BBC talked to Huw Jones of Rothamsted Research, a UK-based agricultural research station, who flat out states that there is no need for an application of this research in crop genetics. Jones distinguished the difference between early-stage research on the unintended contamination of microbes in industrial facilities from genetically modified crops.

“I can see no need for this in crop plants that are anyway risk-assessed and approved for field cultivation, and use in food and feed,” he said.

Glenn Monastersky, the associate center director Center for Biotechnology and Interdisciplinary Studies at Rensselaer Polytechnic Institute, interviewed by CBS, isn’t convinced that this would ideologically change anything for those holding an anti-GMO stance:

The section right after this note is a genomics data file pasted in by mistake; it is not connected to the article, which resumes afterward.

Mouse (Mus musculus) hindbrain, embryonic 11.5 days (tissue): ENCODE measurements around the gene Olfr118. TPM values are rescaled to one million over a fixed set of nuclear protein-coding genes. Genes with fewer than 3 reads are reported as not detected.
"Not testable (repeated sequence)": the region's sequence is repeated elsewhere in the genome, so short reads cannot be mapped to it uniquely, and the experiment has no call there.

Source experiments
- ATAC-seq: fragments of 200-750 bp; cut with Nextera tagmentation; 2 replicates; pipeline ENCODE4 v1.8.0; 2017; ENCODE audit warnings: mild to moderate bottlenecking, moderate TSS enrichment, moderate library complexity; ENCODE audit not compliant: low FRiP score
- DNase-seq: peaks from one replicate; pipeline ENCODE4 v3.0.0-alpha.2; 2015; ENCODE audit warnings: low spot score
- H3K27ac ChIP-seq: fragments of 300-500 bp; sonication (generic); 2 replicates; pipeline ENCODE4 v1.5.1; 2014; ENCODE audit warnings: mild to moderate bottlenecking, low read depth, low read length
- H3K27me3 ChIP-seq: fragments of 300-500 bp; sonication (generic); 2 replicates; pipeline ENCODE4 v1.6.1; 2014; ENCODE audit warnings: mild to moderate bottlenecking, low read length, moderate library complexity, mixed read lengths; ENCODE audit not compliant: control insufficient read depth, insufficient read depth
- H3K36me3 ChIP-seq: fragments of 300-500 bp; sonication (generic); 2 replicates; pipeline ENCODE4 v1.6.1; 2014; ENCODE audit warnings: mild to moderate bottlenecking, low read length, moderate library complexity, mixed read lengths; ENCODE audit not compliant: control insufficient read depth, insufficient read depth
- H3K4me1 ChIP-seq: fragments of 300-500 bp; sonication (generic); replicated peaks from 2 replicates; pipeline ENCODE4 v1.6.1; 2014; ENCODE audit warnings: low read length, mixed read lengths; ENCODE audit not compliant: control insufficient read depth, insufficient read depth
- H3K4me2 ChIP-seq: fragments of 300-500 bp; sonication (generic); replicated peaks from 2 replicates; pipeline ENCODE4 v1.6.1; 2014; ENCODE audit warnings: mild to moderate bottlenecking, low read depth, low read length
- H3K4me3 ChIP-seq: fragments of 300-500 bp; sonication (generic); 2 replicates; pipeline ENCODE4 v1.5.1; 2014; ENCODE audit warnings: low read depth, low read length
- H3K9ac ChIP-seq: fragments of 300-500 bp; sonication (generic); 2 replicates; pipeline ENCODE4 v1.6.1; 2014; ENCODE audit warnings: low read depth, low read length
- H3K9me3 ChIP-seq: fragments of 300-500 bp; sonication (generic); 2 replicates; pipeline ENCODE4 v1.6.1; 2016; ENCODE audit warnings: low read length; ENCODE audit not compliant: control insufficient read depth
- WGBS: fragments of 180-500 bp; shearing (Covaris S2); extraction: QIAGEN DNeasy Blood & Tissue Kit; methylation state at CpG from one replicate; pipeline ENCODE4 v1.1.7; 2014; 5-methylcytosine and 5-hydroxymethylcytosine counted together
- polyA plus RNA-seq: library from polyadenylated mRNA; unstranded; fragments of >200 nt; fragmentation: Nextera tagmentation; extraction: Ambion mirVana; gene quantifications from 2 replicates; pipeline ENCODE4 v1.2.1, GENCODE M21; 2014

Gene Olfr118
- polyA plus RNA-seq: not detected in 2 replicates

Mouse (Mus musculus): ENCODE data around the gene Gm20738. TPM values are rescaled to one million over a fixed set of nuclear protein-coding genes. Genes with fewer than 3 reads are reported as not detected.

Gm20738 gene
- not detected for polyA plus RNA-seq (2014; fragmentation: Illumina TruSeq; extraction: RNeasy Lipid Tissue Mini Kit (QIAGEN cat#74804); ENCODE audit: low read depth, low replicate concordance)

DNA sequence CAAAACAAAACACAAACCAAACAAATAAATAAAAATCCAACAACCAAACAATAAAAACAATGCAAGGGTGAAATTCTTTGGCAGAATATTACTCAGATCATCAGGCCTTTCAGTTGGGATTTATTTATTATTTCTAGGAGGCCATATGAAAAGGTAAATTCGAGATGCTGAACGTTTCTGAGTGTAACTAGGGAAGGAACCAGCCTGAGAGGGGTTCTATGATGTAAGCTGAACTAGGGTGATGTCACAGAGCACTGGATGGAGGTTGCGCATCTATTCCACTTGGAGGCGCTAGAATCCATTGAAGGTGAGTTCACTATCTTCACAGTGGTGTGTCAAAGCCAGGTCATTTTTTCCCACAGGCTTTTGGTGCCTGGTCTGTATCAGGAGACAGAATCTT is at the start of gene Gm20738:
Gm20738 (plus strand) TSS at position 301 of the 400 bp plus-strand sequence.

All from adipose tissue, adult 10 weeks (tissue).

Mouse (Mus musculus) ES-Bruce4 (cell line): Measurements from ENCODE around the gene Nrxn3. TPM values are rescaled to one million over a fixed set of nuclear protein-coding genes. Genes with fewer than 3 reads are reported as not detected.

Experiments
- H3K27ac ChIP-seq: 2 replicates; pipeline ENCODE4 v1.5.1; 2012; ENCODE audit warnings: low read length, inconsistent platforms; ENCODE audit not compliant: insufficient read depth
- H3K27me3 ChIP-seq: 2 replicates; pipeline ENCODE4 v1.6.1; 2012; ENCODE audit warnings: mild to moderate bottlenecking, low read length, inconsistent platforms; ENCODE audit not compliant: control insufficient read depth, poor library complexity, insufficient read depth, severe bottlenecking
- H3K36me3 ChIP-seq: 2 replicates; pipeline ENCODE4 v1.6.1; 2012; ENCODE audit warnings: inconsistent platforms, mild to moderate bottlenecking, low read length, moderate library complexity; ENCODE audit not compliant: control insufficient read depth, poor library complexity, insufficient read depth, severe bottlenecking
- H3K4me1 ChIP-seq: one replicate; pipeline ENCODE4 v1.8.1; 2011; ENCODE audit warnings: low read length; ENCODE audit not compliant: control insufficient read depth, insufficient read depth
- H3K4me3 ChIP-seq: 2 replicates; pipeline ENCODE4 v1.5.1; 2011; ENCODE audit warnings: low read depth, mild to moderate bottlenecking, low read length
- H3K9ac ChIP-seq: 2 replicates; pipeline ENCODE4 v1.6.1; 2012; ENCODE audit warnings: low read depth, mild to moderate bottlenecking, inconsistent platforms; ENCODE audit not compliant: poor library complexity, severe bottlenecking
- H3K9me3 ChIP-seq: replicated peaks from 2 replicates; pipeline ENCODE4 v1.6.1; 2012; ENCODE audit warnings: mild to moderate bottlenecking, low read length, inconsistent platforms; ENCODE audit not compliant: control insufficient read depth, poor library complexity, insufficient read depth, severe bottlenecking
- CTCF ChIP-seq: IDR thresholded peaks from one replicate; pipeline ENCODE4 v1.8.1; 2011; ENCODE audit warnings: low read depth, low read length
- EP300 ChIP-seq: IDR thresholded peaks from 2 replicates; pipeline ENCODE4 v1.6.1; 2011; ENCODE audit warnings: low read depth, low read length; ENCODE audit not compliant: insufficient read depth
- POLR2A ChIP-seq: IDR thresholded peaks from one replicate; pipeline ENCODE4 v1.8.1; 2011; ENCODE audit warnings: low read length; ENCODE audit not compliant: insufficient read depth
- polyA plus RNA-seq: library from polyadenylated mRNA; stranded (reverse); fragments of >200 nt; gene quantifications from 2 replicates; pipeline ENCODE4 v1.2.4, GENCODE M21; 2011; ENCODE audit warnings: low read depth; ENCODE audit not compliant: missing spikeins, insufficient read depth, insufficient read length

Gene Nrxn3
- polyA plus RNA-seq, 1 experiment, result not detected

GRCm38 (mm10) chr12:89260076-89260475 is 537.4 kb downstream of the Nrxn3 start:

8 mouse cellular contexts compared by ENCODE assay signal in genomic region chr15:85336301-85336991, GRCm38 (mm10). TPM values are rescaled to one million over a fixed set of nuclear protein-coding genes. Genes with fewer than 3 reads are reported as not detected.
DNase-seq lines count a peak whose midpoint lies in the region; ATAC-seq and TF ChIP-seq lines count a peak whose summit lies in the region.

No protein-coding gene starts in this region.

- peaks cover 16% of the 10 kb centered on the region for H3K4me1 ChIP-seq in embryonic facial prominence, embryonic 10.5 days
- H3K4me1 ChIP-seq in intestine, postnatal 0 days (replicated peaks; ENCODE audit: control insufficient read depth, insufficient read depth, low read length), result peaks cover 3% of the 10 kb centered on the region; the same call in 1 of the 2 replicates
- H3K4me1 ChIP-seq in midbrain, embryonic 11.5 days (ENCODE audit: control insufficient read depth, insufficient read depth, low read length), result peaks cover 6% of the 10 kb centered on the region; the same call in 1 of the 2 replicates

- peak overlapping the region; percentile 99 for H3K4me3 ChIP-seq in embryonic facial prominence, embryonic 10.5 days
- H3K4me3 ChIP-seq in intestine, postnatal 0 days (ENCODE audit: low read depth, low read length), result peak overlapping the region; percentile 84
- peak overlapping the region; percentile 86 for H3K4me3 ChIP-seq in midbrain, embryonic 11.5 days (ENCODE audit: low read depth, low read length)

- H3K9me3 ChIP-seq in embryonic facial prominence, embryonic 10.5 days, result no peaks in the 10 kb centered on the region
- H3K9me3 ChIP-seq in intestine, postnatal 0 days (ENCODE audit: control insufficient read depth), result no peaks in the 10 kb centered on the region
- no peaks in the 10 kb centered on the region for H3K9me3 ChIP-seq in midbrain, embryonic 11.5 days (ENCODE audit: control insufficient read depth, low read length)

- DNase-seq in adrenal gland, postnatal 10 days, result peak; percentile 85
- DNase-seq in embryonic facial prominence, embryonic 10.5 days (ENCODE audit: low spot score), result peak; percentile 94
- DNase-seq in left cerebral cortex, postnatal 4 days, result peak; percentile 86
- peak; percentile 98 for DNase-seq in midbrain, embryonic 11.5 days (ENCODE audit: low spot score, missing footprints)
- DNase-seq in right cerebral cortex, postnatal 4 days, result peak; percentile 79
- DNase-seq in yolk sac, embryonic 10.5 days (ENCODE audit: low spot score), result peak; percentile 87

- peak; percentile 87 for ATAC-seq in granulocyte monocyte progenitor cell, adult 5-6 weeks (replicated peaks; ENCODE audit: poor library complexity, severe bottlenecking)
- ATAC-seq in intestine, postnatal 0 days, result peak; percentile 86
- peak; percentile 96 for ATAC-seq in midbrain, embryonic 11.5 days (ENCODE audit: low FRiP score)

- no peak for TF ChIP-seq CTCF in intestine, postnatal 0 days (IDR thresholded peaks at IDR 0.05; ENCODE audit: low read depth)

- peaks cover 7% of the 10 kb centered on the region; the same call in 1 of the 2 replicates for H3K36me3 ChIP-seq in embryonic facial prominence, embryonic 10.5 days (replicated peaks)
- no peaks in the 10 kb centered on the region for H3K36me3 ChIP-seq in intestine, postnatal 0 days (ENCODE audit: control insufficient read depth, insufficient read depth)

Opponents to the use of genetic engineering of food crops and animals — for any purpose — generally oppose the creation and existence of GMOs. The current studies certainly would reduce the chances of environmental spread and genetic contamination of the ecosystem, but probably wouldn’t significantly reduce the opposition to GMOs.

While it is possible that a similar methodology could be used to confer a similar genetic kill switch to plants, the goal would be harder to accomplish because plants are much more genetically complex than bacteria. They have 10 times more genes that make proteins than bacteria do, said Church.


Aside from that, there are a variety of practices to minimize cross-pollination of GMO and organic crops. Cross-pollination occurs naturally when plants spread male sexual cells to female sexual cells with a whisper of a breeze or with the help of bees. But they only “mate” genetically similar plants and only during certain seasons—in the case of corn, it’s only about one-week a year.